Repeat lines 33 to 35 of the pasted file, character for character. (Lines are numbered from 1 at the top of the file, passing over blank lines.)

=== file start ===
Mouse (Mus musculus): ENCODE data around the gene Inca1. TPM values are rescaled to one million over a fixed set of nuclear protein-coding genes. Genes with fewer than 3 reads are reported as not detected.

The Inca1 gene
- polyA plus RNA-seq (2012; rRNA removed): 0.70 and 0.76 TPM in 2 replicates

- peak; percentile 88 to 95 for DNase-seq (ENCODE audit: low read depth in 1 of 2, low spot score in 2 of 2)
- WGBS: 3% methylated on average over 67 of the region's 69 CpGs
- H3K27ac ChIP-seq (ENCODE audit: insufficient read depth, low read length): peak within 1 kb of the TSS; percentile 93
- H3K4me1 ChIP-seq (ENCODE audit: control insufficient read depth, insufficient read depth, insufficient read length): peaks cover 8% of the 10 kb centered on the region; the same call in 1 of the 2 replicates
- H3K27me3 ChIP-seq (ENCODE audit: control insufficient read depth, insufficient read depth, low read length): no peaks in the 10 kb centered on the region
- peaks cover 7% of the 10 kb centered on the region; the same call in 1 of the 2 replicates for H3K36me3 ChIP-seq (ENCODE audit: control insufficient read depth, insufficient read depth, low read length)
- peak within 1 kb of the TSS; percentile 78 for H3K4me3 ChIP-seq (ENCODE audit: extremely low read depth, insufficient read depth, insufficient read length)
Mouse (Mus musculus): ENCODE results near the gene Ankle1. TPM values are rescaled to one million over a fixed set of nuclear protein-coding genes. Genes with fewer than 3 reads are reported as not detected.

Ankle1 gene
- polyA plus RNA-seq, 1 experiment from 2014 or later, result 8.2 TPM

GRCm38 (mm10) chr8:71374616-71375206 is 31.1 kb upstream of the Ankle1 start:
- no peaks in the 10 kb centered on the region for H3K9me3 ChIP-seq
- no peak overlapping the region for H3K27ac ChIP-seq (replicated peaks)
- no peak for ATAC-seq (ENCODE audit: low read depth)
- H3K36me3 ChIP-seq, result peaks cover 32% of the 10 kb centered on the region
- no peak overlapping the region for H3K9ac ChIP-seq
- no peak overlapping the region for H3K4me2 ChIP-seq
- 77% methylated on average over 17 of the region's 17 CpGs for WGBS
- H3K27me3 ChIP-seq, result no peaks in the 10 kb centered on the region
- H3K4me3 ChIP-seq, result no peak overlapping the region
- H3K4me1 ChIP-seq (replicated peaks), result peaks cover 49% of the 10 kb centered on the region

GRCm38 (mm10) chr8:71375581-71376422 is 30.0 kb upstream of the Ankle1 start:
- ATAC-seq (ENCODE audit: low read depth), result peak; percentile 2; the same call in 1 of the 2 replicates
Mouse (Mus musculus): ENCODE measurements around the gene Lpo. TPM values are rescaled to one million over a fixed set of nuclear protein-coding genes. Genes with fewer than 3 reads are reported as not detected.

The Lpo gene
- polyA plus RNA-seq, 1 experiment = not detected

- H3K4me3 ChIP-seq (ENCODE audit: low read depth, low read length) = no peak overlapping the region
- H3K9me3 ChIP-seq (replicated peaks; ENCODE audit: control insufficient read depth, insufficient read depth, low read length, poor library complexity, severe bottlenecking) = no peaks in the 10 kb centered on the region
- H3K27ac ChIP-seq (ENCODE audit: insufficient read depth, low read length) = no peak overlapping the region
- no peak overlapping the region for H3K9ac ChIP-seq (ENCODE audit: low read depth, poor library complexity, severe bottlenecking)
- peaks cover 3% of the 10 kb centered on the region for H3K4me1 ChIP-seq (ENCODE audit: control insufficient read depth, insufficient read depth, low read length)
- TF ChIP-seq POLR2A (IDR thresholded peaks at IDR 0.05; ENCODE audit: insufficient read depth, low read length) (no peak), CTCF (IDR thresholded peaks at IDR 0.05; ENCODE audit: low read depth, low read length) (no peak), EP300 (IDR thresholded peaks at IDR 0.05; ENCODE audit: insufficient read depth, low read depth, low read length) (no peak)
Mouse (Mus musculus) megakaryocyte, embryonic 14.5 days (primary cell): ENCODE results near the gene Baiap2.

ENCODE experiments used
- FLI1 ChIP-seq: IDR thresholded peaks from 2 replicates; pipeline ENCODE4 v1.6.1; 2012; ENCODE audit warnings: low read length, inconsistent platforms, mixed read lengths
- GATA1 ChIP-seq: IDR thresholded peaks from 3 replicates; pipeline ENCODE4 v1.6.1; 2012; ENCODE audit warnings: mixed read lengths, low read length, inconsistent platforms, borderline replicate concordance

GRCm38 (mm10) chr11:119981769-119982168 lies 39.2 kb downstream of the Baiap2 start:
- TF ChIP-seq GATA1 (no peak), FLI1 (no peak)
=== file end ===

- no peak overlapping the region for H3K9ac ChIP-seq (ENCODE audit: low read depth, poor library complexity, severe bottlenecking)
- peaks cover 3% of the 10 kb centered on the region for H3K4me1 ChIP-seq (ENCODE audit: control insufficient read depth, insufficient read depth, low read length)
- TF ChIP-seq POLR2A (IDR thresholded peaks at IDR 0.05; ENCODE audit: insufficient read depth, low read length) (no peak), CTCF (IDR thresholded peaks at IDR 0.05; ENCODE audit: low read depth, low read length) (no peak), EP300 (IDR thresholded peaks at IDR 0.05; ENCODE audit: insufficient read depth, low read depth, low read length) (no peak)